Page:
Qualifications for share of HK$30 billion Hong Kong investment pot outlined by finance chief
- Candidates for the cash will be evaluated in areas such as capital investment, job creation, investment returns and strategic importance to city
- Time to break free of ‘traditional thinking’ and abandon market-led approach, financial secretary says
The key qualifications for selection for a risk-taking HK$30 billion (US$3.8 billion) Hong Kong Co-Investment Fund have been outlined by the financial secretary.
Paul Chan Mo-po on Thursday said candidates would be evaluated on capital investment, job creation potential, investment returns and their strategic importance to Hong Kong’s development ambitions.
Chan said the economic measure, along with others, were unconventional “combination punches” designed to increase Hong Kong’s competitiveness.
“This time we break free of the traditional thinking as we will have active planning and be aggressive to take our best shot to push for industry development,” he said.
Chan will lead a new Hong Kong Investment Corporation (HKIC), which will set aside HK$30 billion under the Future Fund to form the Co-Investment Fund to attract businesses to the city through investment in their companies, an initiative similar to Singapore’s national investment company, Temasek.
The move was seen as a radical departure from the government’s non-interventionist approach, where it did not intervene in the free market, a position Hong Kong has stuck to since the 1970s.
The Co-Investment Fund was among a string of schemes announced by Chief Executive John Lee Ka-chiu in his first policy address on Wednesday as part of the government’s investment-led strategy to encourage economic development by competing for enterprises, investment and talent.
Chan emphasised the government could not stick to its former approach of letting the free market dominate and that the authorities had to take a role in development.
“We cannot act like before to let the market decide our development. As we have seen from our neighbouring regions, the government has a role to play in development,” he said.
“The purpose of the co-investment fund is to support our vision in our economic development. Instead of doing it from scratch ourselves, I think it’s more effective for us to attract those leading companies to come to Hong Kong to set up their operations here.”
Chan said the fund would target specific enterprises with strategic roles, including life sciences, new renewable energy, new materials and advanced manufacturing.
He added that enterprises would have to meet conditions before the HKIC would invest in their businesses, including commitments on their capital investment, the creation of jobs and investment returns, and their strategic value and importance to Hong Kong’s development.
“In the process, those companies have to make a commitment to us like what kind of technology they are bringing to the table; the level of capital investment that they are going to make; and how many jobs they will be able to create,” Chan said.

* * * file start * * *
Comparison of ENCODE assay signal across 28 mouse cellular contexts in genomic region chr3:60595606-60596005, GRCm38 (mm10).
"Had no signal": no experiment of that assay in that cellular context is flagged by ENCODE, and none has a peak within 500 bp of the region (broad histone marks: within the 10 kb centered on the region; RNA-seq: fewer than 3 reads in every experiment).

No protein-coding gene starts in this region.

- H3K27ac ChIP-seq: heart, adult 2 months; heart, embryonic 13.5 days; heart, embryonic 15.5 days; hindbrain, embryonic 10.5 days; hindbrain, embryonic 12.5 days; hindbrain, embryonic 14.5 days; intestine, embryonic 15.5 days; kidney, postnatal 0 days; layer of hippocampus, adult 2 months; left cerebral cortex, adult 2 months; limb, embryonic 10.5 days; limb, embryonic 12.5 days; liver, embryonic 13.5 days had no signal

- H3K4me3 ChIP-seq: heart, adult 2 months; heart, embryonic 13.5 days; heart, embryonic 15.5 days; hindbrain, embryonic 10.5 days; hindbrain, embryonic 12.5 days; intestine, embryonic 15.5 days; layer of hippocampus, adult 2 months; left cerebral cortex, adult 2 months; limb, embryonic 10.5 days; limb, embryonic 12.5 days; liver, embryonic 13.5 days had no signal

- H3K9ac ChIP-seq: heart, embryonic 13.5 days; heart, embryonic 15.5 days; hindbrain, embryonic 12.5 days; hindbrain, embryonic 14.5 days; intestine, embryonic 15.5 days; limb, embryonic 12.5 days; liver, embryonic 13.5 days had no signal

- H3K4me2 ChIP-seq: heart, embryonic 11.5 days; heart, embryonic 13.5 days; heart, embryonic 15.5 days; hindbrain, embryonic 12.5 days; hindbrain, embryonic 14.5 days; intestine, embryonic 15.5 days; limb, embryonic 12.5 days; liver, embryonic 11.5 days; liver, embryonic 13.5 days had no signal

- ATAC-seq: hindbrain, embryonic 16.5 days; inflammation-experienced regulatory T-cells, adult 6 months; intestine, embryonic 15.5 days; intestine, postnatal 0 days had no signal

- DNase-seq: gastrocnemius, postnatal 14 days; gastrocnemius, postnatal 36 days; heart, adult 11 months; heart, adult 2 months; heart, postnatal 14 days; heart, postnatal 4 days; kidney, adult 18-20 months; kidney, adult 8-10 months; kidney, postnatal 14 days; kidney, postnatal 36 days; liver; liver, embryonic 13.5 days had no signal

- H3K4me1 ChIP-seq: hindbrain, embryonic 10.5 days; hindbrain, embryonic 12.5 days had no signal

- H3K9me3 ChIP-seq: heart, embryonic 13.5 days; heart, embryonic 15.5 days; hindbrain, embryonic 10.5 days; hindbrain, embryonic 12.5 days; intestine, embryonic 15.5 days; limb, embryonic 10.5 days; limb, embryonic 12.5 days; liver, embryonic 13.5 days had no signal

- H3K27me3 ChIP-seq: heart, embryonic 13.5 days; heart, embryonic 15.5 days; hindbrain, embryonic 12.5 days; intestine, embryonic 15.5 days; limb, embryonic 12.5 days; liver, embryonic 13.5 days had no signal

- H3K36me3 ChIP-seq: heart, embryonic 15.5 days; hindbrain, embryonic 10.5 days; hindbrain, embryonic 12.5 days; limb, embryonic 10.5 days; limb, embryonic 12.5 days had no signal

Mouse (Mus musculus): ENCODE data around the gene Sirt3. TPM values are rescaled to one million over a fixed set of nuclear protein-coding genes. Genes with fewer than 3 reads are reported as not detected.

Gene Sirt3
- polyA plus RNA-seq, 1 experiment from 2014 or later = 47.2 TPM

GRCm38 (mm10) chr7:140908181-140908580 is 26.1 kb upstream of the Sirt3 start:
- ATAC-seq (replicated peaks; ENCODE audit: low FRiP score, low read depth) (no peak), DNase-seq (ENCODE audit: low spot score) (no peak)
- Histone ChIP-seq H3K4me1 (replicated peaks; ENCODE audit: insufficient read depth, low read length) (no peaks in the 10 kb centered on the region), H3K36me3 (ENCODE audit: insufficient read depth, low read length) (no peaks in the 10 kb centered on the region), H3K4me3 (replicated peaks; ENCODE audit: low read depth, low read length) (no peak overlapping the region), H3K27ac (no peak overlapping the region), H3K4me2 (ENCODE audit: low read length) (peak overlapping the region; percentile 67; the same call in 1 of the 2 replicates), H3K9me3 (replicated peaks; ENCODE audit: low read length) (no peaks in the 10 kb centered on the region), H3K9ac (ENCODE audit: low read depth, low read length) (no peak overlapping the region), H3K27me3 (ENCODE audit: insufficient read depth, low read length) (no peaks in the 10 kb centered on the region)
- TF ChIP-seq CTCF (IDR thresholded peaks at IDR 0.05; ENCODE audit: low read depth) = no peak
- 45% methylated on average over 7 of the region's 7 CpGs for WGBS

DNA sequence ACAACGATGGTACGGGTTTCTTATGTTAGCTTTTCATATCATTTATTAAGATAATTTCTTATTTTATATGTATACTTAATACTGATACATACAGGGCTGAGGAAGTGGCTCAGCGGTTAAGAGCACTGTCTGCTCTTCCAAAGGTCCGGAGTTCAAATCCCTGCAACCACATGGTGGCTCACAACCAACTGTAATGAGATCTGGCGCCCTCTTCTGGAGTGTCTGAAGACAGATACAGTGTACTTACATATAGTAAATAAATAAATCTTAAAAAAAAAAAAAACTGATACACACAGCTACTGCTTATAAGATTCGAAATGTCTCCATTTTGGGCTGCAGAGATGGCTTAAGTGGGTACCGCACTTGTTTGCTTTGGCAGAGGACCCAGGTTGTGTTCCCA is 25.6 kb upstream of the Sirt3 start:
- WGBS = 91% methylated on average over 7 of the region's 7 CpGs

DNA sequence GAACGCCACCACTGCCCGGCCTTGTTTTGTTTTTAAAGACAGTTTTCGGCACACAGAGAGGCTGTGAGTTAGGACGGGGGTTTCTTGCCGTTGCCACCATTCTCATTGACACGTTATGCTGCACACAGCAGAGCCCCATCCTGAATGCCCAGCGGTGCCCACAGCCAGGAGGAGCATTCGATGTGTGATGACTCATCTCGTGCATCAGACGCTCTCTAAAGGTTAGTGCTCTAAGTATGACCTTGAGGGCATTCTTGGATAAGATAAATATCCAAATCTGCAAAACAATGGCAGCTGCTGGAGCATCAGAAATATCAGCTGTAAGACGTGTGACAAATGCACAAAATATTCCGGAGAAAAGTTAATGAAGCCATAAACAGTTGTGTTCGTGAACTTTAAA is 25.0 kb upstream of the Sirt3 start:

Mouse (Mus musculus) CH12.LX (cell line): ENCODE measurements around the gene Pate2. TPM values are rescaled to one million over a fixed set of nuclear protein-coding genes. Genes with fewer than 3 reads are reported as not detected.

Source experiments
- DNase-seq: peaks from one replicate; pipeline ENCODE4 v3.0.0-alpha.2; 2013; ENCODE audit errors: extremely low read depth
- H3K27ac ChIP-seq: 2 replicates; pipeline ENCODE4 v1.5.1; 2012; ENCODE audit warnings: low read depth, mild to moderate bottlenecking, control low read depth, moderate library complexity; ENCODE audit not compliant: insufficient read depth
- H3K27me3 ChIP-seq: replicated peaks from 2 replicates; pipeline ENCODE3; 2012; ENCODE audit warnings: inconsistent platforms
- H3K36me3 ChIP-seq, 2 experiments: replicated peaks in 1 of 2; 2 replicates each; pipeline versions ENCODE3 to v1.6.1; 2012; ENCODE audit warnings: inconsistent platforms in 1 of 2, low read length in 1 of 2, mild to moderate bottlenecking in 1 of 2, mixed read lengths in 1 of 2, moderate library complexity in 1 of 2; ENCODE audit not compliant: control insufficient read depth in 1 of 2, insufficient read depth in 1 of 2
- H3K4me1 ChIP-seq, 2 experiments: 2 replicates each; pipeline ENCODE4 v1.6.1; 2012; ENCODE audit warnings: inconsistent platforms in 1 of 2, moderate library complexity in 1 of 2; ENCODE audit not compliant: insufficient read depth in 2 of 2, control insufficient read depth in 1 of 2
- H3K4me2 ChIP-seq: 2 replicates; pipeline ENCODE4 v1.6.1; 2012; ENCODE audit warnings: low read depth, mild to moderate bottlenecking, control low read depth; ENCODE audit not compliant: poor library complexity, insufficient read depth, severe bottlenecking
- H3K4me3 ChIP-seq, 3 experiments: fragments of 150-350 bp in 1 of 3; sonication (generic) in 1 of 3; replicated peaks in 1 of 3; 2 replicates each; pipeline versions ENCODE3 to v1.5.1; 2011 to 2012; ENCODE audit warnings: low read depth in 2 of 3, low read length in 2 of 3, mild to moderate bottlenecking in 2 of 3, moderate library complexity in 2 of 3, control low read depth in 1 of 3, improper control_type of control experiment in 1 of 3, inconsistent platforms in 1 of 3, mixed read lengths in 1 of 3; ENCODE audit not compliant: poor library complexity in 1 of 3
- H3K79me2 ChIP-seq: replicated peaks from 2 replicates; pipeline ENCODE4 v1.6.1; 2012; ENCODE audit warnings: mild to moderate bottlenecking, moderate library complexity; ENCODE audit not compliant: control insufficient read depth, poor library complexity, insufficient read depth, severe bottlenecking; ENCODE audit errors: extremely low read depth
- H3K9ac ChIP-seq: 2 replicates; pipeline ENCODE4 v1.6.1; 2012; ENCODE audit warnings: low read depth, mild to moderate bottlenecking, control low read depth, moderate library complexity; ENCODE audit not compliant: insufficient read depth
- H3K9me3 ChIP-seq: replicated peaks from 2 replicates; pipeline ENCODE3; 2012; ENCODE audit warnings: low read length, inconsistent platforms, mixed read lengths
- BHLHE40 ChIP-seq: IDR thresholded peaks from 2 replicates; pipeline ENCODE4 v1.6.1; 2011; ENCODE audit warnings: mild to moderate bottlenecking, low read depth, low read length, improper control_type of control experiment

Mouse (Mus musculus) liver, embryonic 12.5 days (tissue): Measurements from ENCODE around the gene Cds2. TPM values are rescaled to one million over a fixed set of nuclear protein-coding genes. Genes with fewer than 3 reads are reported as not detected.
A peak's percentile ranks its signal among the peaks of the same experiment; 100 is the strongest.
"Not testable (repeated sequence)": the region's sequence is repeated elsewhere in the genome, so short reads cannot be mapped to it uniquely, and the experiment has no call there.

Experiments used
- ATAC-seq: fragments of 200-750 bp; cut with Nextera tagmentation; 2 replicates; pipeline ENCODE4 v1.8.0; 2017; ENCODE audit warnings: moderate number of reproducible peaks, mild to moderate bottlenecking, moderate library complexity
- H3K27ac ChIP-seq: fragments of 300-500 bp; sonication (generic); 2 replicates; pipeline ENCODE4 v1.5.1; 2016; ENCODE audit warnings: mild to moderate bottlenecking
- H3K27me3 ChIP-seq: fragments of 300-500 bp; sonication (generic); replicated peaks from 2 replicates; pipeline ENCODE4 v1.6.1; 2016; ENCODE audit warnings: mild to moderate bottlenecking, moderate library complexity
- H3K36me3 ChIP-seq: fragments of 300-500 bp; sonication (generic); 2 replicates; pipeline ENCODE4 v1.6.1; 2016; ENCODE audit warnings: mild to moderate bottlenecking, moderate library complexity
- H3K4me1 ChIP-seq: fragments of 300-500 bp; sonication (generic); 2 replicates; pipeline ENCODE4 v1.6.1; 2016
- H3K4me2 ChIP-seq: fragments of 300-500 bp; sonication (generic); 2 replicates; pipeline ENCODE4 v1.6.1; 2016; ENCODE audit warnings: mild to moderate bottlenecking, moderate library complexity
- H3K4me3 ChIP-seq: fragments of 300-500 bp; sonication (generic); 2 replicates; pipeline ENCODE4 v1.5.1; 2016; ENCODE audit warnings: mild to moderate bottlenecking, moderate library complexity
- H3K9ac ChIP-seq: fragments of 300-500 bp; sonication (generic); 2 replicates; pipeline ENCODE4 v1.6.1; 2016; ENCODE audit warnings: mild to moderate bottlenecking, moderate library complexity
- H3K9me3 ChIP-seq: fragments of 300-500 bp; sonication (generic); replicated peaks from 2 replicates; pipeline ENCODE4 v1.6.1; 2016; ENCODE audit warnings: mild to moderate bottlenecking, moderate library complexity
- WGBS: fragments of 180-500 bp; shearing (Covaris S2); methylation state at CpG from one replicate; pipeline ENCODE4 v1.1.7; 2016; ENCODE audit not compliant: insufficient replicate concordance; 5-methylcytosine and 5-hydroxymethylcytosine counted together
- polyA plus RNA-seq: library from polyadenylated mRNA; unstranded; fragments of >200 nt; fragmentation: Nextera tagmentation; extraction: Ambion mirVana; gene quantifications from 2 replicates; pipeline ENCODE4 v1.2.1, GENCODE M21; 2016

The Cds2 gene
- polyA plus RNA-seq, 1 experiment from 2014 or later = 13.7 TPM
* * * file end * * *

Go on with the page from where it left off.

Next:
“But essentially, what is the strategic importance of these enterprises to Hong Kong in our ambition to realise our development in certain sectors with concrete indicators and commitments.”
Chan highlighted that the cash would not be a grant so the government would require a return, which would be ploughed back into the fund to make more investments.
“Although the return can be more long-term, and can be risk-adjusted, we do require a return,” he said.
The government will also introduce other measures, including a new “top talent pass scheme” where a two-year visa will be given to anyone earning at least HK$2.5 million (US$318,480) a year, or who graduated from one of the world’s top 100 universities and has had at least three years of working experience, in a bid to attract top-notch individuals.
Companies will also be allowed to recruit staff from overseas without the need to prove they could not find resident candidates in 13 professions facing manpower shortages.
Their employment visas would be extended to three years and foreigners-turned-permanent residents who were property owners would be refunded the extra stamp duty they were required to pay.
Secretary for Labour and Welfare Chris Sun Yuk-han said, among the exodus of 140,000 people from Hong Kong, two-thirds were high-skilled workers, with 78,000 of them aged 25 to 39.
Sun said the authorities aimed to attract at least 35,000 overseas high-fliers, who were expected to stay in Hong Kong for 12 months in each year from 2023 to 2025 through talent admission schemes also mentioned in the policy address.
“If we use 35,000 people as an indicator, we estimate the talent who would come and stay in Hong Kong for 12 months would increase about 40 per cent compared to the average logged in 2020 and 2021,” Sun said.
Chan was also tasked with leading a new Office for Attracting Strategic Enterprises designed to attract strategic enterprises from the mainland and overseas by offering them special incentives such as land, tax and financing, as well as one-stop services for visa applications and education arrangements for their children.
The office, which appeared to mirror Singapore’s Economic Development Board in scope, will be set up this year.
Industries of strategic importance, such as life and health technology, artificial intelligence and data science, financial technology (fintech), and advanced manufacturing and new energy technology, will be targeted.
The government will also set up teams in the government’s mainland and overseas economic and trade offices to target businesses and talent and persuade them to set up shop in Hong Kong.